With just two days left before returning home, and just when Mr. Will thought it was all over, we went back across to the west on Saturday morning to visit the excavation and research project of Andrea Gnirs, who is working in the south end of the Qurna necropolis, in tombs dating to Thutmose III-Amenhotep II. It was a wonderful visit, and we exchanged quite a bit of good information throughout the tour and discussions. Then it was off for a final lunch at Sheikh Ali/Marsam, where no sooner had we sat down to enjoy a quiet, relaxing meal, then the place filled up with tour groups and a group with Hourig Sorouzian, who was hosting a large party of visitors. Malesh, as they say! It was nice to have a chance to say a final goodbye to Hourig, as well as several Egyptian colleagues. And just as we were finishing up we were delighted and surprised to see another old friend and colleague walk in, Chris Naunton, who is leading a tour in Egypt and was stopping in for a quick coffee. As it had been ages since either JJ or Will had seen Chris, this was a happy circumstance indeed, and we sat a bit longer chatting in the shade of the Marsam garden.
Finally, though, it was time to leave as we belatedly remembered that JJ had a lecture to give at the Mummification Museum that evening. So, we made our way back east, taking our last trip across the river with Abu Ghalan. With just enough time to shower and change, we grabbed a quick drink with the legendary Salima Ikram and Steve Harvey at the Winter Palace, before Salima had to catch her flight back to Cairo. Then it was off to the Mummification Museum, where, despite a few technical difficulties, JJ gave her lecture on the new information we have learned about Djhuty and TT110’s decoration through the field schools’ epigraphic work. Afterwards, we bade the students farewell with a round of photos and many emotional goodbyes, but reminding one and all that we would see them again in a mere 6 months, insh’allah! The group headed off to a local riverside coffeshop under Hazem’s direction. And while Yaser meant to stay for only 5 minutes or so, as he had to catch a train to Abydos, he ended up spending the better part of the evening with them. As we have found, it is hard to leave our students.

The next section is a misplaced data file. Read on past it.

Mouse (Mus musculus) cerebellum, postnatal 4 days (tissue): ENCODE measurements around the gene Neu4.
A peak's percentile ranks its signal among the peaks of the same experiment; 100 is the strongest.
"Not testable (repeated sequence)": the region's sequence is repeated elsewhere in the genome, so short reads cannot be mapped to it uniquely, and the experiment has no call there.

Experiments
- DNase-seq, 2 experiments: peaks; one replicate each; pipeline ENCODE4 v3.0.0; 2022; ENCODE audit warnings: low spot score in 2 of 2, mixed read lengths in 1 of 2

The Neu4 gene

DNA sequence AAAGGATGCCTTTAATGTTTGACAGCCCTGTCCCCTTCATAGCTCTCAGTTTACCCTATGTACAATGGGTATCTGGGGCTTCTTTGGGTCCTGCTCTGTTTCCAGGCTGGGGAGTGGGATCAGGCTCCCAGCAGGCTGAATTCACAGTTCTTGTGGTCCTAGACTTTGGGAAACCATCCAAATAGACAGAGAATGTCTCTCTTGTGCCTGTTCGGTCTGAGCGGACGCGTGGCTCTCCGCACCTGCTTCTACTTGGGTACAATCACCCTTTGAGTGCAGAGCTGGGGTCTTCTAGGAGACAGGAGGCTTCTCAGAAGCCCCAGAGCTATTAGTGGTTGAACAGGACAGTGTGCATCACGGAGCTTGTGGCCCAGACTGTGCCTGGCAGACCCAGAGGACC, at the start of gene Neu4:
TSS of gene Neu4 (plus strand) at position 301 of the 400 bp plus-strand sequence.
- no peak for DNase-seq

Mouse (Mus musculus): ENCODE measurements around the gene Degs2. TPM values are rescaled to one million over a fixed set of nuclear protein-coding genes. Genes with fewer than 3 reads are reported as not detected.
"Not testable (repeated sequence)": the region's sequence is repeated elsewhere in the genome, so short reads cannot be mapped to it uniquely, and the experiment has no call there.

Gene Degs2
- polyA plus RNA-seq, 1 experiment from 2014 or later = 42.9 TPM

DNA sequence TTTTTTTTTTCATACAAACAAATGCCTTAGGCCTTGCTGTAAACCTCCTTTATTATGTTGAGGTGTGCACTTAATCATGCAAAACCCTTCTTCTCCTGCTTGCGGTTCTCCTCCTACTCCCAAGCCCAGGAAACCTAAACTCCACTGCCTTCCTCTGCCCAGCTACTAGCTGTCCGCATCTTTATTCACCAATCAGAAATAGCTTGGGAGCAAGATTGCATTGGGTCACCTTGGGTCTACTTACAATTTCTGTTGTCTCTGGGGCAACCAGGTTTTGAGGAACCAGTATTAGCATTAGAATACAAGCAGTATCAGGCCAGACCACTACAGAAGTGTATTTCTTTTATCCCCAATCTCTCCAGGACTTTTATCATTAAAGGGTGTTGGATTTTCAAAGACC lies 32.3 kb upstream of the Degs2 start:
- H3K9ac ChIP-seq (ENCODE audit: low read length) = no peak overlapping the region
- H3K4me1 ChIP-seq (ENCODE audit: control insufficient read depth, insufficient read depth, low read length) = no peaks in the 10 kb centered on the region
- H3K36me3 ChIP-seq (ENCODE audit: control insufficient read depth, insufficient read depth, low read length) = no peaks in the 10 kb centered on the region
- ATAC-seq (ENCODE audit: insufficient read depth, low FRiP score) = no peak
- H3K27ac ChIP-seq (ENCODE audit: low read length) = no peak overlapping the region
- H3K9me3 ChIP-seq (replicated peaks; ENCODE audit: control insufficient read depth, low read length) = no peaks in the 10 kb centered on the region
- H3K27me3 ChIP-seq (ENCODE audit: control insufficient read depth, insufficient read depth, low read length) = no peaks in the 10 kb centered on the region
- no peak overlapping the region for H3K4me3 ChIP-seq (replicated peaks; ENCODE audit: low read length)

Egyptologists Francesco Tiradretti and Steve Harvey chat before the lecture
There was no sleeping in on Sunday, as JJ and Will had promised to visit the work of Shaimaa and Nadia at the Sphinx Avenue at 9am. We spent a delightful hour with them and Hussien, getting an archaeological tour of the site’s history from Hussien, and conferring with Shaimaa and Nadia about the drawings they have been making of the Graeco-Roman blocks they have discovered re-used in a later building, probably a wine-press area. They treated us to breakfast afterwards, our last round of tamayya, fuul, torshi, potates, aubergine, and aish balady. It was a lovely way to spend our last morning in Egypt.
The rest of the day was spent packing and having a final meal with Hazem and his family, as well as a final coffee with Hazem and Sayed, calling Yaser, who was in Abydos, so he could join in the final merriment of the season. Stay tuned, as come October we’ll be doing it all again!